Uber is fast, convenient, and a complete shift in how we hire transportation. SD-WAN is to traditional networking as Uber is to Yellow Cab.
No doubt software-defined WAN (SD-WAN) is a paradigm shift, and enterprise is taking notice fast. The adoption rate for SD-WAN appears to be much higher than for software-defined networking (SDN), which has been around for more than five years.
Research shows that enterprise needs a new WAN that is simpler, more flexible, and cloud-enabling.* SD-WAN is an essential technology for creating such a network.
Is the Internet less secure than managed WAN? More and more, enterprises are replacing MPLS and other managed WAN services with internet connectivity. Recent research by Enterprise Management Associates (EMA) confirmed this trend. Among enterprises adding new internet connectivity, 74% are using those internet connections to replace MPLS.
What’s driving this transition? Enhanced security — 49% of enterprises said the internet made them “more secure.” Tier 1 service providers are as vulnerable to a breach as anyone else. An MPLS network is only as strong as its organization’s weakest link. After all, the security of an MPLS network is dependent on the people, process and technology that is put in place by the service provider. Myth buster: Just because it’s a private network does not mean it’s more secure.
Is a public network like the internet an opportunity for improved security? When an organization integrates internet connectivity into the WAN, easier access to cloud-based security services becomes possible. Incorporating cloud-based security services into an existing security architecture is not only empowering, it is the future of the modern network.
An SD-WAN solution enables network managers to apply and manage cloud-based security services across their distributed sites. Thus, while the internet may be a public network, it can indeed enable a better security posture for many enterprises. Myth buster: Just because it’s a public network does not mean it is less secure.
The hybrid approach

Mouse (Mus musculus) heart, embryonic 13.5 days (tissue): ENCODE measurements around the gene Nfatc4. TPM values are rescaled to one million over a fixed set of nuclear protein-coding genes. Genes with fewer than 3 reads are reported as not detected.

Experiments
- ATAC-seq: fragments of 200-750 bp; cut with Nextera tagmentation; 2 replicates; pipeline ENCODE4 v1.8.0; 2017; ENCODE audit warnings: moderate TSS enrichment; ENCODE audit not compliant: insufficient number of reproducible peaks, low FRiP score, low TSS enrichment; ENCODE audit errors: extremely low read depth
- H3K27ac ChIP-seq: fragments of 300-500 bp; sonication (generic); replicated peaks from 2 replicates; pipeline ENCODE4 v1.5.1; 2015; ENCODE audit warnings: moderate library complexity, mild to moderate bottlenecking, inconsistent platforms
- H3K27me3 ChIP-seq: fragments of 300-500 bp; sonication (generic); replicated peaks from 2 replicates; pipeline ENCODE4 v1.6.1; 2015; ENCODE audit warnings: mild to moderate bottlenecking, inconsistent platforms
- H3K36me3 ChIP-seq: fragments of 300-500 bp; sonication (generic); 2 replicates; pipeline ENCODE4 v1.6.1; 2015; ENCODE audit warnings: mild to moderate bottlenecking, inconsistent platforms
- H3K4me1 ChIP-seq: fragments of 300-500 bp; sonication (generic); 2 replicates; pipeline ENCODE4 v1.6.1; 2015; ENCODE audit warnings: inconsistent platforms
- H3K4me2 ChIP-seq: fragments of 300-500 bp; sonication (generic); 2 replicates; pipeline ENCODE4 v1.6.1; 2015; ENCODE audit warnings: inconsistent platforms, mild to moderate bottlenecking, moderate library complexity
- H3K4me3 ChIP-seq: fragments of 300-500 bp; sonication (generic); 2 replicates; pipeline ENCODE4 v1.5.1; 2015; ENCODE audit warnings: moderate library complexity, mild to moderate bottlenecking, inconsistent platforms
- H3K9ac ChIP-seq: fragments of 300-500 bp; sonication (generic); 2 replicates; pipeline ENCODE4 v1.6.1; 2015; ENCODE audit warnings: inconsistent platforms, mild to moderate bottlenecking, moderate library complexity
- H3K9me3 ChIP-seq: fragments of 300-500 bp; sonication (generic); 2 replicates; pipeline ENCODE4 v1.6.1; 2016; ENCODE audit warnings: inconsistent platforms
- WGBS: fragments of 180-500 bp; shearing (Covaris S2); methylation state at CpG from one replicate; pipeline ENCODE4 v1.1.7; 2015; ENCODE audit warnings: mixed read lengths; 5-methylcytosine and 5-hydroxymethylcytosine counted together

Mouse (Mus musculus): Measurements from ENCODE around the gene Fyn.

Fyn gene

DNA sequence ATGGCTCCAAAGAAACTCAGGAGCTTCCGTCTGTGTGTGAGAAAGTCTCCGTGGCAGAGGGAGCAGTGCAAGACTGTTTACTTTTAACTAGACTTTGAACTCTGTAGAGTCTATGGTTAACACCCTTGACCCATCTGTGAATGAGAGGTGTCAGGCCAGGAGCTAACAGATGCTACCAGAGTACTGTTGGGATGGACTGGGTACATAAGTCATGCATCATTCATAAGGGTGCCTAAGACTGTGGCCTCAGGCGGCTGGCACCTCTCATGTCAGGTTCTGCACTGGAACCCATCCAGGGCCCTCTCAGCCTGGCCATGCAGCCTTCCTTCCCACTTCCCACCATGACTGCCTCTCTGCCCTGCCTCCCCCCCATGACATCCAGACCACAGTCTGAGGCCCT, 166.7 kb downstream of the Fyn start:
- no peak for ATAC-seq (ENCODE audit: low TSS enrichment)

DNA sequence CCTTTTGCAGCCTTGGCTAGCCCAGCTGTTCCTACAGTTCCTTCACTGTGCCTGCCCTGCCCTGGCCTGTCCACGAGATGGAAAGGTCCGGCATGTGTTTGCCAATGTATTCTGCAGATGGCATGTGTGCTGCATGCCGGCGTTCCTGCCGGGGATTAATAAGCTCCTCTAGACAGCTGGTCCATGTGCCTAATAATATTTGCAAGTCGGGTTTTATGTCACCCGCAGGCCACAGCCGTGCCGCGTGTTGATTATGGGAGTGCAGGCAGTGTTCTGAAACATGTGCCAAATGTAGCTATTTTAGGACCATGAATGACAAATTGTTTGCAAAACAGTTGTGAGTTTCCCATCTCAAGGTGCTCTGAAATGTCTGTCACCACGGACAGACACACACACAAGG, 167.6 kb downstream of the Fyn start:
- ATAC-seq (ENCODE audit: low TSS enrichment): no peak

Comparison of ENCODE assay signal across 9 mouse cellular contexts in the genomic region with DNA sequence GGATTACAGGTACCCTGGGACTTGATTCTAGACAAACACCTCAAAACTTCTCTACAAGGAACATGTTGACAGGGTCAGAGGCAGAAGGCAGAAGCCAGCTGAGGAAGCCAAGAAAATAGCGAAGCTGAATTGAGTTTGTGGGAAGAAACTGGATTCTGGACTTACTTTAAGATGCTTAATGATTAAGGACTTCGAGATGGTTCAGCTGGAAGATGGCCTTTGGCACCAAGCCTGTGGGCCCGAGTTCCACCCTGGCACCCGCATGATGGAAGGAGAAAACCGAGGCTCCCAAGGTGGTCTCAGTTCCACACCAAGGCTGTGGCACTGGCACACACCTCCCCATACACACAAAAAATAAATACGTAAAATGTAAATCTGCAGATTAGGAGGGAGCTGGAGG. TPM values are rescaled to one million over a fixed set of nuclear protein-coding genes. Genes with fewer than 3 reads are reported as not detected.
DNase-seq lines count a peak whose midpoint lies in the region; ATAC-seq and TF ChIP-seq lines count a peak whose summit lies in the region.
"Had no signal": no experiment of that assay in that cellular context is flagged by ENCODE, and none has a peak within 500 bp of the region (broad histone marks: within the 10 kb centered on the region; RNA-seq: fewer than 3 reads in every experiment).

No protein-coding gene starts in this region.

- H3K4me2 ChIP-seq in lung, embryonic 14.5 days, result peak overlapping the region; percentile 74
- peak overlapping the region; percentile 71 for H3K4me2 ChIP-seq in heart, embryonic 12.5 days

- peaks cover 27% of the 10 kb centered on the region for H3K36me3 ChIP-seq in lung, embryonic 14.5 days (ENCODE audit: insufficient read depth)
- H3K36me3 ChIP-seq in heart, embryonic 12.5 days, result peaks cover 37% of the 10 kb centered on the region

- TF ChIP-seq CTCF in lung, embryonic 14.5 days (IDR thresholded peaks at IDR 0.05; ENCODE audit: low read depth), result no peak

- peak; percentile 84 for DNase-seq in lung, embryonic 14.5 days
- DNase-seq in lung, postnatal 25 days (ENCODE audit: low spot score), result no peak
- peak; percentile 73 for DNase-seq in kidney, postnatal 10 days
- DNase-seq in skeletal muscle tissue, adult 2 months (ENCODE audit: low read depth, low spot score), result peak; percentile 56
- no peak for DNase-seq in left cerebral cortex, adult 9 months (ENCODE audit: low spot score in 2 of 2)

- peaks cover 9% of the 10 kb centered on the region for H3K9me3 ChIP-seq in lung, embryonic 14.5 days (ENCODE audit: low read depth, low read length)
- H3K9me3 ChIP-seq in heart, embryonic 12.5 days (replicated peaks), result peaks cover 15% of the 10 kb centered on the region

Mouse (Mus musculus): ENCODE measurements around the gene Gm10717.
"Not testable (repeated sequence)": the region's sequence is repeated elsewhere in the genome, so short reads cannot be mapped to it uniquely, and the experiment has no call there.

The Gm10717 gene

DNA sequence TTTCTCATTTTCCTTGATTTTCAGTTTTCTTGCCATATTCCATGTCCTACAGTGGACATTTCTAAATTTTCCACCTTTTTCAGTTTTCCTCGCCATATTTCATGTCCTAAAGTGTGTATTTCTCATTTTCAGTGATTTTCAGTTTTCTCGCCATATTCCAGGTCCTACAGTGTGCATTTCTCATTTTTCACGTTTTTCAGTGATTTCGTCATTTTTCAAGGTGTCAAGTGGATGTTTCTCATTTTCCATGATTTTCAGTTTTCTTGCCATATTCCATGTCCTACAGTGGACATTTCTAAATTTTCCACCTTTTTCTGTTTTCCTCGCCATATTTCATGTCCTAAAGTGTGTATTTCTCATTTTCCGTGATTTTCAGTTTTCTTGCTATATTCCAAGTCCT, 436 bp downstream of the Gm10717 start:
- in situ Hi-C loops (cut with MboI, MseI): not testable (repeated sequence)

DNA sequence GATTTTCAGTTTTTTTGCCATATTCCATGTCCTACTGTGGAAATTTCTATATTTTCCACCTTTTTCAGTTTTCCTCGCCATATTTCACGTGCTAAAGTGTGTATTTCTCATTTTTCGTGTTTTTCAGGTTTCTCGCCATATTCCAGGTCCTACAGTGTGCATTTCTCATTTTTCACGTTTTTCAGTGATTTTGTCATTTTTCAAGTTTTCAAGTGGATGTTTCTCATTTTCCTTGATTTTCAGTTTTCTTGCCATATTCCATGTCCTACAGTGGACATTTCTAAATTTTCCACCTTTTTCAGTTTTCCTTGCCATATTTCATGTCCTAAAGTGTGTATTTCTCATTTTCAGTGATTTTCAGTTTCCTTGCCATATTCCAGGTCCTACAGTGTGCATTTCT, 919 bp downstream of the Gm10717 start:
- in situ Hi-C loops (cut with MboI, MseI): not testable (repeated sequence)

EMA research found that the average enterprise is replacing MPLS with the internet at 45% of its remote sites.
Many enterprises, especially large ones, will maintain network architectures that are a hybrid of public and private connections. Application traffic tends to determine these connectivity choices. Typically, network teams prefer to forward traffic from secure enterprise web applications (HTTPS) over the internet, but they choose to support big data applications, storage replication traffic, and enterprise resource planning (ERP) applications with MPLS.
SD-WAN technology, coupled with hybrid network connections, enables a network architect to design a network that makes forwarding decisions based on application type.
SD-WAN technologies can lower costs, increase bandwidth, enhance security, improve stability, increase agility, improve visibility, and reduce dependency on service providers.
A true SD-WAN solution must include dynamic hybrid WAN connectivity, because such a feature allows enterprises to better utilize MPLS and the internet. Simple active-active load balancing does not deliver on this requirement.
SD-WAN’s dynamic hybrid WAN technology allows enterprises to create granular traffic-forwarding decisions based on network conditions and network and security policies. Legacy link-bonding solutions do not support this next-generation requirement. A failure to understand this key distinction will lead some enterprises to adopt a technology that fails to deliver on the promise of SD-WAN.
* From the report Next-Generation Wide-Area Networking published by Enterprise Management Associates. The report studied the future of the WAN through a survey of 200 enterprise WAN professionals.